Ron Paul joked in yesterday's Washington Post that the Federal Election Commission might have some problems down the line with his uncoordinated shows of support from fans across the country.
Now Kenneth P. Vogel over at Politico analyzes the campaign finance legalities involved in one of the most fanciful projects dreamed up by Paulistas: The Ron Paul Blimp. An excerpt, and I invite any campaign finance lawyers in the Hit and Run family to weigh in on whether these crazy kids will get away with it:
[The blimp] tests the reach of campaign finance rules by employing an innovative funding structure that could expose a new way to pour largely unregulated money into politics. If the model is successful, hypothetically it could allow a media consultant to produce slick attack ads and — without ever disclosing how much was raised or spent — solicit millions from "sponsors" to air the ads in key states…..
As for the money floating the blimp, [Jerry] Collette and [former FEC chair Brad] Smith [the effort's legal advisor] have developed a detailed business plan carefully structured to avoid Byzantine campaign finance laws.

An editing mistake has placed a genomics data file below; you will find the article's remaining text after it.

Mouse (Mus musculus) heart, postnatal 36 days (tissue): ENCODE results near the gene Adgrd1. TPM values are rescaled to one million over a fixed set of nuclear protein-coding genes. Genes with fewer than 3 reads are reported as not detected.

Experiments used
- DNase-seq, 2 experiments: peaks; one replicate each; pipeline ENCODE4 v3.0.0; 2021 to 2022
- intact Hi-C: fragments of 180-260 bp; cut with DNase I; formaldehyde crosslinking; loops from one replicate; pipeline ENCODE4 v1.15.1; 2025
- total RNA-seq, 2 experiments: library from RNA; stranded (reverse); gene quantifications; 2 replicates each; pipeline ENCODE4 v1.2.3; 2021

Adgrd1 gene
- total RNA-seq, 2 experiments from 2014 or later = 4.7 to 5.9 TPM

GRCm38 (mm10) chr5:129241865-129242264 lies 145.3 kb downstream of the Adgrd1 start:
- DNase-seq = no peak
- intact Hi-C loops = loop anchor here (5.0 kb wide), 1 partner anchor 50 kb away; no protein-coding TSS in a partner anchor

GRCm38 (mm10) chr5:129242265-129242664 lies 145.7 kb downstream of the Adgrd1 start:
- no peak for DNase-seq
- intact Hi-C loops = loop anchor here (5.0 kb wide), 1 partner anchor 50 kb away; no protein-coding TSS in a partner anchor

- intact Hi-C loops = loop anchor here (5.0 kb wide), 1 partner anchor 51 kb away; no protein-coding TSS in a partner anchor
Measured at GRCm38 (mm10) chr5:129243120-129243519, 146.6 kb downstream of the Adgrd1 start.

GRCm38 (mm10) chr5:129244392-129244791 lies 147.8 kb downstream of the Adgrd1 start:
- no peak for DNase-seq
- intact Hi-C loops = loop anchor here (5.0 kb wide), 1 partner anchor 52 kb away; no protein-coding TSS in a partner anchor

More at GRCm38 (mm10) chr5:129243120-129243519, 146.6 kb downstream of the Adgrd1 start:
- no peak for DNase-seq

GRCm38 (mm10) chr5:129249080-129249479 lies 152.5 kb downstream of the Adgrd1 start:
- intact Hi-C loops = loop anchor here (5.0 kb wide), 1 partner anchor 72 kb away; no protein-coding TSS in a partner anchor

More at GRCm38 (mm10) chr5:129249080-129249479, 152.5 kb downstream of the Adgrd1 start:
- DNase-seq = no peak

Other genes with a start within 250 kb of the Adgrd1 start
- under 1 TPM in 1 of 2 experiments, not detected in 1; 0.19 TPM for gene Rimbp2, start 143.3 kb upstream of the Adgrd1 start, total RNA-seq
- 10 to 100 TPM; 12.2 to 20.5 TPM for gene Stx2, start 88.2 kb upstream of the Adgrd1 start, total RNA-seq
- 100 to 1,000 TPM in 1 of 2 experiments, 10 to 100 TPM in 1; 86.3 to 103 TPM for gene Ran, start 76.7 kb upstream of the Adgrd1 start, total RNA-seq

They shunned traditional mechanisms such as creating an independent non-profit group under section 527 of the IRS code — like Swift Boat Veterans for Truth and the other groups that spent millions on ads in 2004 — or a political action committee — like EMILY's List. Instead, they went an almost unheard of route, establishing a for-profit company: Liberty Political Advertising…..
…..Instead of soliciting donations like a PAC or a campaign or a non-profit political group, Liberty says it's "selling political advertisements that you can sponsor."
By Friday evening, Liberty had pulled in nearly $150,000…..
Things could get a little tricky, though, since payments of more than $250 to fund the blimp likely will be considered "independent expenditures" that require detailed FEC disclosure reports from Liberty's customers.
….Collette said his company intends to make it painless to comply.
It will automatically produce independent expenditure forms for customers to print, sign and mail, which Collette predicted they'd do because "word has gotten out that this is going to bury the FEC in paperwork for the cost of stamp."
Brad Smith told reason about why FEC regs are a danger to free speech back in our July 2001 issue.